Publisher Profile

Linn Audio Loudspeakers Athenaeum Speaker Review

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Linn Audio Loudspeakers Athenaeum Speaker Front View

Background

Linn is such a well known and respected name in the high-end audio market that I’m not sure that it was a good thing to name a new speaker company Linn Audio. To be fair their founder is David Linn, an Electrical Engineer, who is also a lifelong lover of music and audio. He was also a sales rep for JBL in the 60s. Mr. Linn has chosen to use many of the design principles and objectives of the early JBL engineers in his speakers today.

Their website says Mr. Linn has been designing and constructing high-end audio equipment for most of his adult life, with a special emphasis on loudspeaker systems. Linn Audio was formerly known as Linn Audio of New Hampshire, but the company has now moved to Oakland, California. I would also like to tell you even though he looks rather smug in his advertisements, David Linn is a very nice, humble gentleman.

The Cabinets

The Cabinet of the Athenaeum is based on the much larger and heavier Acropolis cabinet, but is only about one half as high; 43” instead of 82 1⁄2”, and weighs 225 pounds instead of 450 pounds. It is built in a rigid and durable fashion. A generous use of internal cross bracing enhances the rigidity of the cabinet. The walls of the enclosure are made of the densest and heaviest grade of MDF. The wooden mid-range horn is extended 1 1⁄2 inches beyond the baffle to provide for time and phase coherence for the entire system. The front-ported design is a follow-through from the original JBL design concept.

They use six solid brass footers per side, each footer weights about a pound. The look with the footers in place is very attractive. A variety of cabinet finishes are available. Mine were in a beautiful, furniture-grade reddish brown finish.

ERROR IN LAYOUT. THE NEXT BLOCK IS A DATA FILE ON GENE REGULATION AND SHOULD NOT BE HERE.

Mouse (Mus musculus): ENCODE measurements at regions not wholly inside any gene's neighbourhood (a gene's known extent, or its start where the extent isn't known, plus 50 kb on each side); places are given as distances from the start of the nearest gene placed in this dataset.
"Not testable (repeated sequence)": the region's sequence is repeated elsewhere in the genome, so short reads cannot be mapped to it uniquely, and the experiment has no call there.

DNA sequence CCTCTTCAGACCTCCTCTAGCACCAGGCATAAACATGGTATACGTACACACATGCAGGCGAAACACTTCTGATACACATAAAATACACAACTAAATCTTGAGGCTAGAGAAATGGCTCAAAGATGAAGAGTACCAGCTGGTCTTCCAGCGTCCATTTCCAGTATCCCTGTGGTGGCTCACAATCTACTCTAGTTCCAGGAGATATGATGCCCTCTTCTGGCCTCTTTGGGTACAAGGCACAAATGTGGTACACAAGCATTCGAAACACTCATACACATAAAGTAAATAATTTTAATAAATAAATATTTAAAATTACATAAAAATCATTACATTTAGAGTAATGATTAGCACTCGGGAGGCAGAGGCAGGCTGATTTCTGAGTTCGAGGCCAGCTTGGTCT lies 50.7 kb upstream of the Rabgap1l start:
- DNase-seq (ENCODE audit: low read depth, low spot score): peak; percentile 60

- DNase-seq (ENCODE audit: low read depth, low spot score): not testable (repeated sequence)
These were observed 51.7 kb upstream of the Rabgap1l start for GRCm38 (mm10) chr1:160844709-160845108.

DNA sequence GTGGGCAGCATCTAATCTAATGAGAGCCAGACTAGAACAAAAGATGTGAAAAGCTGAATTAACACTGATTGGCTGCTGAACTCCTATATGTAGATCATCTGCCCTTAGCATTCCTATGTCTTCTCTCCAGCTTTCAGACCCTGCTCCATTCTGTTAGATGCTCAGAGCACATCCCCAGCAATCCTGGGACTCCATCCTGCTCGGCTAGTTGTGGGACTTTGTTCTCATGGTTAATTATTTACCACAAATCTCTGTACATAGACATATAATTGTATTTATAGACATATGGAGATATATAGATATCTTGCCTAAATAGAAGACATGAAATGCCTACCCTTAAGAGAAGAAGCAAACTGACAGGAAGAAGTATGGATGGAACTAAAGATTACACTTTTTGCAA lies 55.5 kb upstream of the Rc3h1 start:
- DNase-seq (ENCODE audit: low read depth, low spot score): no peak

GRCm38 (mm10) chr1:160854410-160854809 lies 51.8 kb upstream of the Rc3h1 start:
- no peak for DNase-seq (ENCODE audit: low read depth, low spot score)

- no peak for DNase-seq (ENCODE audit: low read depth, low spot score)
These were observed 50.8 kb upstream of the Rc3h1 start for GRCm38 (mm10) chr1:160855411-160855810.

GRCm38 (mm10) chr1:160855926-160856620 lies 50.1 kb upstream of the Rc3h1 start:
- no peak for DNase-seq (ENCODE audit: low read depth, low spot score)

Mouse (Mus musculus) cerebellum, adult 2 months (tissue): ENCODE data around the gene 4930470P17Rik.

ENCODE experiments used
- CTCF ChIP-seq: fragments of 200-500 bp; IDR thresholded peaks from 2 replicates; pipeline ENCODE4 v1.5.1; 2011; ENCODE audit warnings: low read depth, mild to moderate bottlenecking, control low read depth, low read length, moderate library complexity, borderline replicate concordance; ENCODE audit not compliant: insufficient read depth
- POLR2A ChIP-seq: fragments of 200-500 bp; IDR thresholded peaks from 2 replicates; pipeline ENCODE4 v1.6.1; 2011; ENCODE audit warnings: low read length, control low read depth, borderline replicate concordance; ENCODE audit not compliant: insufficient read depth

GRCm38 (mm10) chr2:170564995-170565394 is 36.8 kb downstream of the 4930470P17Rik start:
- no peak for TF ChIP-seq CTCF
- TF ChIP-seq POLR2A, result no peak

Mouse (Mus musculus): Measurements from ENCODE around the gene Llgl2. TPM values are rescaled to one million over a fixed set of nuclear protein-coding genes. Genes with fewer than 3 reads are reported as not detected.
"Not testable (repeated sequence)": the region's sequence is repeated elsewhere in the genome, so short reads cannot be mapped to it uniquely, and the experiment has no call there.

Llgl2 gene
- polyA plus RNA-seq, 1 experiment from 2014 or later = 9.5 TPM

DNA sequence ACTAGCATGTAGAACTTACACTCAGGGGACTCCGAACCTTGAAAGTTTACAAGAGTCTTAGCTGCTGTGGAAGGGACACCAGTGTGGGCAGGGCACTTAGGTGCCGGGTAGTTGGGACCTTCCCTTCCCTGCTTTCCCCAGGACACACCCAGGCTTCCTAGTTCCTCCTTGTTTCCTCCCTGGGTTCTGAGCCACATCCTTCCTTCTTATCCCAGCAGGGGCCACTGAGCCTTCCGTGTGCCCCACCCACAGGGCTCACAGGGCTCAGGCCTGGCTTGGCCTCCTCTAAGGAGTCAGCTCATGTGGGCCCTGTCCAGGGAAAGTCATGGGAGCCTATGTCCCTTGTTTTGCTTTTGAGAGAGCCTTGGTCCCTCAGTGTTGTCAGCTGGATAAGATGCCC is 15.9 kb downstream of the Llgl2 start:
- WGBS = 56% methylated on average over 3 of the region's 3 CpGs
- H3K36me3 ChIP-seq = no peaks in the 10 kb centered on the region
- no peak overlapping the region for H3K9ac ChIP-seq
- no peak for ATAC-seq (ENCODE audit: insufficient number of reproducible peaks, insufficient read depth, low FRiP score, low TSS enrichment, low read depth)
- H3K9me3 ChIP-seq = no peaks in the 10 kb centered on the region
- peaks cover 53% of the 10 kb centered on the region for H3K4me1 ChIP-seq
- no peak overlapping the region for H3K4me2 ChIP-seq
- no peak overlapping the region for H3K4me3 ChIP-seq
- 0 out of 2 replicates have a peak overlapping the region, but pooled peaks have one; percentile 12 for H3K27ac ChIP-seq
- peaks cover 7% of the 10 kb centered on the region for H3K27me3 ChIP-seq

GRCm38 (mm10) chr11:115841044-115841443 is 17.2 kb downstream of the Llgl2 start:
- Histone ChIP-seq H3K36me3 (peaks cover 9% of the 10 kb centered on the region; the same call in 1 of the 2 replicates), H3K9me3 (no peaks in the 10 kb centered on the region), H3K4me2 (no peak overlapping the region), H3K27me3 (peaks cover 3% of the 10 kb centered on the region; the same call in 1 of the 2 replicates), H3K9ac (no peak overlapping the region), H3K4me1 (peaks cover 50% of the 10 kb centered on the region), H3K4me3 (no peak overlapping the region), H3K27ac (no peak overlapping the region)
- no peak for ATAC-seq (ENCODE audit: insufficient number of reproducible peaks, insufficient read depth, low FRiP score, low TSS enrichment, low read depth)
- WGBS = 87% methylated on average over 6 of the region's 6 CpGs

The Drivers

The woofer is a 15-inch paper cone type with an extremely large and heavy 25 pound magnet, working on a 4-inch ribbon wound voice coil. The mid-range compression driver has a 1 7/8-inch diaphragm, and a neodymium magnet assembly for very high sensitivity, and smooth response covering from the mid range up to the lower top-end. The horn has been specially developed for its smooth distribution of the sounds in its frequency range, with an emphasis on both vertical and horizontal coverage to create a broad “sweet spot” for good stereo imaging, whether the listener is standing or sitting.

For the midrange and top-end, Linn Audio has developed a new, proprietary spherical horn, made entirely from wood which they say is smoother sounding than the typical plastic or aluminum horns. They also claim it is totally free of any resonance problems, or other typical horn colorations. The shape of the horn is specifically designed so that it has a very broad polar dispersion and does not “beam” high frequencies, thereby providing a very broad sweet spot for the listener. The horn uses a “compression driver with a 1 7/8-inch diaphragm, which is smaller than all cone-type drivers and lighter, thus it accelerates and decelerates faster.

Crossovers and Wiring

According to Linn Audio’s white papers, it is safe to say they also believe in one of my favorite principles in life: the KISS principle or to translate, “Keep It Simple Stupid.” They set out to use the fewest components as possible under the theory that all components, no matter how high quality, alter and color the sound.

They choose to use polypropylene film and foil capacitors, air core foil-type inductors, and WBT type insulated, gold binding posts. The internal wiring is a heavy gauge high-purity, oxygen free copper wire, while all connections are point-to-point, and soldered with WBT silver solder. Resistors used for balancing the separate driver components (when not bi-amped) are Mundorf brand and are of a high wattage, and flame-proof type, that will handle plenty of power. As I just implied, the system is built so you can use active bi-amping.

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